“Our intention was never regime change, nor was it the targeting of individuals. When South Africa voted in favour of Resolution 1973 our intention was to ensure the protection of civilians and ensure unhindered access to humanitarian aid to those desperately in need of it.
“We had hoped this would create an enabling environment, within which the Libyans would negotiate a solution to the crisis that has befallen them,” said Nkoana-Mashabane.
Pressured Libyan rebels launch dual offensive
Libyan rebels have launched a two-pronged offensive against Muammar Gaddafi’s forces, striking from bases in the mountains southwest of Tripoli and from the besieged city of Misrata, 200km to the east.
Fighters from Misrata began their biggest offensive in six weeks aimed at breaking through the ring of government forces at Zlitan, on the road to the Libyan capital.
To the west, rebel forces surged out of mountain strongholds around the town of Zintan in pick-up trucks mounted with rocket launchers and anti-aircraft weapons. They seized a government base at the village of al-Qawalish, taking weapons and food abandoned by retreating troops.
Rebel authorities have refused to confirm whether the two offensives are linked. A Misratan commander, Hassan Duen, said on Wednesday: “Our forces are now 3km from Zlitan. We are pushing onwards.”
A source said a preliminary attack began on Tuesday, with rebel units concentrating on one side of the main Tripoli highway, gaining ground and supporting a second larger attack.
Gunfire and explosions from Grad rockets echoed every few seconds across Misrata from before dawn on Wednesday, mixing with the wail of ambulance sirens and Islamic chants being broadcast from its mosques. The blasts from incoming government rockets continued late into the afternoon. Misrata’s Hikma hospital reported 12 dead and 24 wounded by mid-afternoon.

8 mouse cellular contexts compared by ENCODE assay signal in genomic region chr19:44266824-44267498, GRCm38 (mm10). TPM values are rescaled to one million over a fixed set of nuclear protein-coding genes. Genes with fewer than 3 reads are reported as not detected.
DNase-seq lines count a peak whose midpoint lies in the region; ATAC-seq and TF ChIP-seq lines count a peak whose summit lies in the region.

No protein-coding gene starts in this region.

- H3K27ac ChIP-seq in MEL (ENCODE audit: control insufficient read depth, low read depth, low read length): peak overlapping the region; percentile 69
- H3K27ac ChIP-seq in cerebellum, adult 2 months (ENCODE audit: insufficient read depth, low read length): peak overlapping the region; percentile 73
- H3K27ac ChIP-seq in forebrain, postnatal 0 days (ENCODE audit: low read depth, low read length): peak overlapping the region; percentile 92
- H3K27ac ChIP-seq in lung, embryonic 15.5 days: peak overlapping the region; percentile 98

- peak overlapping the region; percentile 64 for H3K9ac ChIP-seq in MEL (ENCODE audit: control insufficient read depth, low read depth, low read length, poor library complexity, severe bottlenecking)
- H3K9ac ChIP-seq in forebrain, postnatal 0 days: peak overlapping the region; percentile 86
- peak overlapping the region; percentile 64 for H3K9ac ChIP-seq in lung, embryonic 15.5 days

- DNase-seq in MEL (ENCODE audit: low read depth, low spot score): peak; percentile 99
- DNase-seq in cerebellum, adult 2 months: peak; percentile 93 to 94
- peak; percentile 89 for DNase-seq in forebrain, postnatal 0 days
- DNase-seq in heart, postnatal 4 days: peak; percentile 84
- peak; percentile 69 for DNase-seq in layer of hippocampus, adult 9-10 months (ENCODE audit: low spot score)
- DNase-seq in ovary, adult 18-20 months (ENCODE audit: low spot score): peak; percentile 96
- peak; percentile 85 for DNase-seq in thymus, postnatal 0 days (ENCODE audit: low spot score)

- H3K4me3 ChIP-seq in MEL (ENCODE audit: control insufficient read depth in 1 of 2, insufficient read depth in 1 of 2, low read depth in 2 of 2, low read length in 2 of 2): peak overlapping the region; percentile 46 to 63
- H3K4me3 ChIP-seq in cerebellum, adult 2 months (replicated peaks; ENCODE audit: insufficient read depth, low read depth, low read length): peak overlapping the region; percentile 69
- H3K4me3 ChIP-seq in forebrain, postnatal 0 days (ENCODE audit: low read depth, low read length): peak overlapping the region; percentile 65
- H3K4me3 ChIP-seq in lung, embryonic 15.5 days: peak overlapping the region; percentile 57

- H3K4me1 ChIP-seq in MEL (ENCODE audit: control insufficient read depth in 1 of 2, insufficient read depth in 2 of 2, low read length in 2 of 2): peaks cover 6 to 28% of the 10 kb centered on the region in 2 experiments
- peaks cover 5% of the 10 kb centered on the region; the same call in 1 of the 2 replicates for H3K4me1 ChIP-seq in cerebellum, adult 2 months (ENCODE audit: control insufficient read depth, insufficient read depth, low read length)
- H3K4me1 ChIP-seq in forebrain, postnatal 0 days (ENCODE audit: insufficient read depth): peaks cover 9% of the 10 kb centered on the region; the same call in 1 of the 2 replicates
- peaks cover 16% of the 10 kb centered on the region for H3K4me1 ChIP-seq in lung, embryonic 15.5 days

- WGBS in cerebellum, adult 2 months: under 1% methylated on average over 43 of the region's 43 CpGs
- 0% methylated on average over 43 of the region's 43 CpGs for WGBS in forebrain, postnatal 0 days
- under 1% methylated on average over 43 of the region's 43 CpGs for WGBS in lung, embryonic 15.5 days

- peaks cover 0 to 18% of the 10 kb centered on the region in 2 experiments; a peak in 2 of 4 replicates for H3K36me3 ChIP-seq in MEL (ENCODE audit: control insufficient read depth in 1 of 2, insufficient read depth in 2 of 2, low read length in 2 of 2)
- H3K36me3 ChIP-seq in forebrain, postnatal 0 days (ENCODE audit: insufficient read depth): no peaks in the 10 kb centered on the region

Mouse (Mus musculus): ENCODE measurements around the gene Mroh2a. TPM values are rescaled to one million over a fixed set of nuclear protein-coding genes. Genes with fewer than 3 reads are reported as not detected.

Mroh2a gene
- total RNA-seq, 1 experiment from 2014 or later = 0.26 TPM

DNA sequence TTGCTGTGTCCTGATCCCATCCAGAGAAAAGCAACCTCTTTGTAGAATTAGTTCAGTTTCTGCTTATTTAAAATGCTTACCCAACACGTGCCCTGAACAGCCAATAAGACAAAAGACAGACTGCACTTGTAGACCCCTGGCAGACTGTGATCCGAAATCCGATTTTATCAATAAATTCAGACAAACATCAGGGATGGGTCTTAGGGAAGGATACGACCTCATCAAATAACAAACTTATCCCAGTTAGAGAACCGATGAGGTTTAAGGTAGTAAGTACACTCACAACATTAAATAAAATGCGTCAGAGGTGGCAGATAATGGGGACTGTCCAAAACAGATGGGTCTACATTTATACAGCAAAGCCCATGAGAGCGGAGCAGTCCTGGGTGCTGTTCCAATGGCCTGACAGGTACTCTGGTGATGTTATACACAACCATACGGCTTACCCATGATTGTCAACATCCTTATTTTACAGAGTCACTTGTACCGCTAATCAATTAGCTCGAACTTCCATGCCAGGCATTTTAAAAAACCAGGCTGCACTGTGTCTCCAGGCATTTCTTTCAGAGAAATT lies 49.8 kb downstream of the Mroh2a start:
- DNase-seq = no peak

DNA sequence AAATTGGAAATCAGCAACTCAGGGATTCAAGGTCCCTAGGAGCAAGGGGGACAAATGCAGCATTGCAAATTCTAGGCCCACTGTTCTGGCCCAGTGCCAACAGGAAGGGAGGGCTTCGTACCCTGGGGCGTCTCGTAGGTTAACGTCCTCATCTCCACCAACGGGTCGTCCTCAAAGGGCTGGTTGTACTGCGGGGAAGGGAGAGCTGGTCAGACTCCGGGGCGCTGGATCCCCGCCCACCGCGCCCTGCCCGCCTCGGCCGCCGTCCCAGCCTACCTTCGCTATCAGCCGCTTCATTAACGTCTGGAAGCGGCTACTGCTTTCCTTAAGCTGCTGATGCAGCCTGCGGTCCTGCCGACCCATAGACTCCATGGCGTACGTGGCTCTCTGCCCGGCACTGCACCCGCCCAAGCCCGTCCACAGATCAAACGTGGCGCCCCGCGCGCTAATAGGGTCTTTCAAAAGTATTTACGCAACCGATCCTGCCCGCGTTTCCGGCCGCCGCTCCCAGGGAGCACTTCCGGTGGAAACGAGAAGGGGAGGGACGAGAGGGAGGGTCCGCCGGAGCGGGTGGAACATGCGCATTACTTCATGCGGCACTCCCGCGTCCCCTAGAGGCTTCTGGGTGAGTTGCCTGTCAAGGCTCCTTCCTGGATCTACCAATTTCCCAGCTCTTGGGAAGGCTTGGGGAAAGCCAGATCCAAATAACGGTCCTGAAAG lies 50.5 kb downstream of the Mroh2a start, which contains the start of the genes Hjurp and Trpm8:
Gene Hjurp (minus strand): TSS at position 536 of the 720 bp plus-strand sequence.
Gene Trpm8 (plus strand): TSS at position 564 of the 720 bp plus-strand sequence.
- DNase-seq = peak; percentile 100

A stream of ambulances arrived throughout the day. The death toll was expected to rise, adding to the 17 dead from two days of fighting around the city.
Crowds of fighters and anxious family members milled around the hospital grounds.
“Now it is too crowded. We have no beds,” said a senior doctor, Omar Harrous. Volunteers carried buckets of water and waited for the ambulances to leave before washing away blood on the tarmac.
The rebels are under growing pressure to produce results as the war approaches its fifth month. Reports from the frontline say rebel units have overrun government checkpoints and bases between Misrata and Zlitan.
But rebel forces face a difficult task to make a decisive breakthrough without sufficient firepower. They lack tanks and artillery and Nato is apparently unwilling to use its jets and attack helicopters in a co-ordinated air-support role.
Regular night-time gun battles are reported from Tripoli itself, with anti-Gaddafi guerrillas emerging after dark to ambush security forces.
“There are drive-by shootings at night here,” said one man in the Souk al-Juma district, an opposition stronghold. People are shooting at the police.”
In some neighbourhoods, gun battles rage every night, but the bodies of those killed and all other traces are swiftly removed.
With security tight and little sign of a major uprising in Tripoli, audacious guerrilla tactics appear to be the rebels’ best hope of chipping away at the Libyan leader’s defences.
In Souk al-Juma there have been reports of explosions, a raid on a police station and the violent suppression of a public protest.
Libyan government officials have denied the attacks and the movement of foreign journalists is strictly controlled, making it impossible to verify the claims. — Chris Stephen